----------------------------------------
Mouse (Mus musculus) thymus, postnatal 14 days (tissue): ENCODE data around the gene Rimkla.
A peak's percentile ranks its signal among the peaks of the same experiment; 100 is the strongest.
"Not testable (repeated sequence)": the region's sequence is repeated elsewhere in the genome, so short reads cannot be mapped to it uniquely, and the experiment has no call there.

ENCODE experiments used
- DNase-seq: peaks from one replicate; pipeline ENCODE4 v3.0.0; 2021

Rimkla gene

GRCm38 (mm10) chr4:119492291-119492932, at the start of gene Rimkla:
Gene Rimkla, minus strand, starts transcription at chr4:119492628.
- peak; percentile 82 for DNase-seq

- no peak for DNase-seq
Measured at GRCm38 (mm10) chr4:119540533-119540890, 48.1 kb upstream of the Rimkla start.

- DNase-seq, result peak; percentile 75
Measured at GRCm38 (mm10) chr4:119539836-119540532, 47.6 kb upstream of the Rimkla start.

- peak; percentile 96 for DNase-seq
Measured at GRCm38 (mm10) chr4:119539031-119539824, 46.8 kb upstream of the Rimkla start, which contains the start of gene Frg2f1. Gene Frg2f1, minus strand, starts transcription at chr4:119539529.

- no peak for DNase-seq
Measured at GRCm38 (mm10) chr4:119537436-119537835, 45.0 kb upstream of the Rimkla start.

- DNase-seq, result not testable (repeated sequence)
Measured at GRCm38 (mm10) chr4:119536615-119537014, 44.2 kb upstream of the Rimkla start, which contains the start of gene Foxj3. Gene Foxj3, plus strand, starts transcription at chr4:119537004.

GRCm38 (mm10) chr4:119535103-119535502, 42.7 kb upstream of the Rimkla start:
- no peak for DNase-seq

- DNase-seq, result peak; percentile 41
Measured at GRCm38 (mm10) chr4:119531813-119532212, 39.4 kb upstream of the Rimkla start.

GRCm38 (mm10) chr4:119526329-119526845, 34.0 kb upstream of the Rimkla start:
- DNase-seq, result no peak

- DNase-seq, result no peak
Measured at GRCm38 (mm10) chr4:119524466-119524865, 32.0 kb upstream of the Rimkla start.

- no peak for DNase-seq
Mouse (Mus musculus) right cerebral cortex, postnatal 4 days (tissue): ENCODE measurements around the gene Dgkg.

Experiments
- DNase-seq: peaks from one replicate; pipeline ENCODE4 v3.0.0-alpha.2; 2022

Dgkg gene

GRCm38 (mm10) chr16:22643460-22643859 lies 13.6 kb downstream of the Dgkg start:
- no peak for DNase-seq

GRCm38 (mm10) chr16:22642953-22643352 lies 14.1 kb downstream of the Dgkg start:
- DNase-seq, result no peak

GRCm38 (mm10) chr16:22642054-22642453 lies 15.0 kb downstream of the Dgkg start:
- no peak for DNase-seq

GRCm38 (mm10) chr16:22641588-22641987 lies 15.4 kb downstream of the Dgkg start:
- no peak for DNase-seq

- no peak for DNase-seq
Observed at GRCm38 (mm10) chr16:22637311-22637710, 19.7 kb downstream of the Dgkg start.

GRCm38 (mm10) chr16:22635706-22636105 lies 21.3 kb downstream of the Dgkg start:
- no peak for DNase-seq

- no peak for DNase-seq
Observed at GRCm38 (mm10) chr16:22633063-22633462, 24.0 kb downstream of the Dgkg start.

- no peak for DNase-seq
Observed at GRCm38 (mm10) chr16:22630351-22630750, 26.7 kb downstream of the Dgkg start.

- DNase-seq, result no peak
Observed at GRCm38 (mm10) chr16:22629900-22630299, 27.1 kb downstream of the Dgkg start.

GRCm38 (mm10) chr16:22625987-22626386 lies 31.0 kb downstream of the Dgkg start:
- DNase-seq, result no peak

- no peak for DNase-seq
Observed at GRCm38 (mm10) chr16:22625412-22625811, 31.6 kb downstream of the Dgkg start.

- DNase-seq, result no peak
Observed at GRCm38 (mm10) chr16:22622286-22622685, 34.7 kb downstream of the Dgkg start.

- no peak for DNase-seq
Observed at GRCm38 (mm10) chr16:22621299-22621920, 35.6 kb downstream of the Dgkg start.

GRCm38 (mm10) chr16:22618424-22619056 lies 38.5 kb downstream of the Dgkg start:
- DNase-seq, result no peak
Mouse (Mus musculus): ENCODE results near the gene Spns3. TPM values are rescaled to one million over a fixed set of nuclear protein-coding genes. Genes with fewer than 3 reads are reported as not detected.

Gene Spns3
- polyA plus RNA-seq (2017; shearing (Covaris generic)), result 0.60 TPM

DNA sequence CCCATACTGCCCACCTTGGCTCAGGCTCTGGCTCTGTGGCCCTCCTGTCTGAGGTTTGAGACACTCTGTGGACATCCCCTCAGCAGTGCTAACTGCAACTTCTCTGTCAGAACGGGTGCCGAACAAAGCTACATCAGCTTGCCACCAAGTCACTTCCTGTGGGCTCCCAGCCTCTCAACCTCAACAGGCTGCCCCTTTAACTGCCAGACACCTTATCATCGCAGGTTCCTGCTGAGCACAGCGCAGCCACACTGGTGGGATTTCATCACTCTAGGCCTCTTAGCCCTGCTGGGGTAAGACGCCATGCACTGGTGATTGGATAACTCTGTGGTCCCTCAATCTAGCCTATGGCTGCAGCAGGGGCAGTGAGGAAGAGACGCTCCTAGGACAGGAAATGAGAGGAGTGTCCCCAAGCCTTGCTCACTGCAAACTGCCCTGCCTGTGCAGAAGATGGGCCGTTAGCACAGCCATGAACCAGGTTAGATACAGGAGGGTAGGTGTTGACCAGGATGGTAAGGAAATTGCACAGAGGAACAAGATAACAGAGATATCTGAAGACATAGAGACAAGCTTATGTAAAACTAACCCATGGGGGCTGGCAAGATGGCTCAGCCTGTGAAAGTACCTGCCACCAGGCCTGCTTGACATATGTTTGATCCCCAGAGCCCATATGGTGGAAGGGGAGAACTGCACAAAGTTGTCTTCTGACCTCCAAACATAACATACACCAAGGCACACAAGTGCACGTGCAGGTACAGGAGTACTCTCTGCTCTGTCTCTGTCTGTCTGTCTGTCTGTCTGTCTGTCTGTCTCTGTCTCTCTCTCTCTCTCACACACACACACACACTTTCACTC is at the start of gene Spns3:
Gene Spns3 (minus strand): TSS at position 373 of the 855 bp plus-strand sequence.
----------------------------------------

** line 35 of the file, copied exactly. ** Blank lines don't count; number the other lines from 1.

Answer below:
GRCm38 (mm10) chr16:22642953-22643352 lies 14.1 kb downstream of the Dgkg start: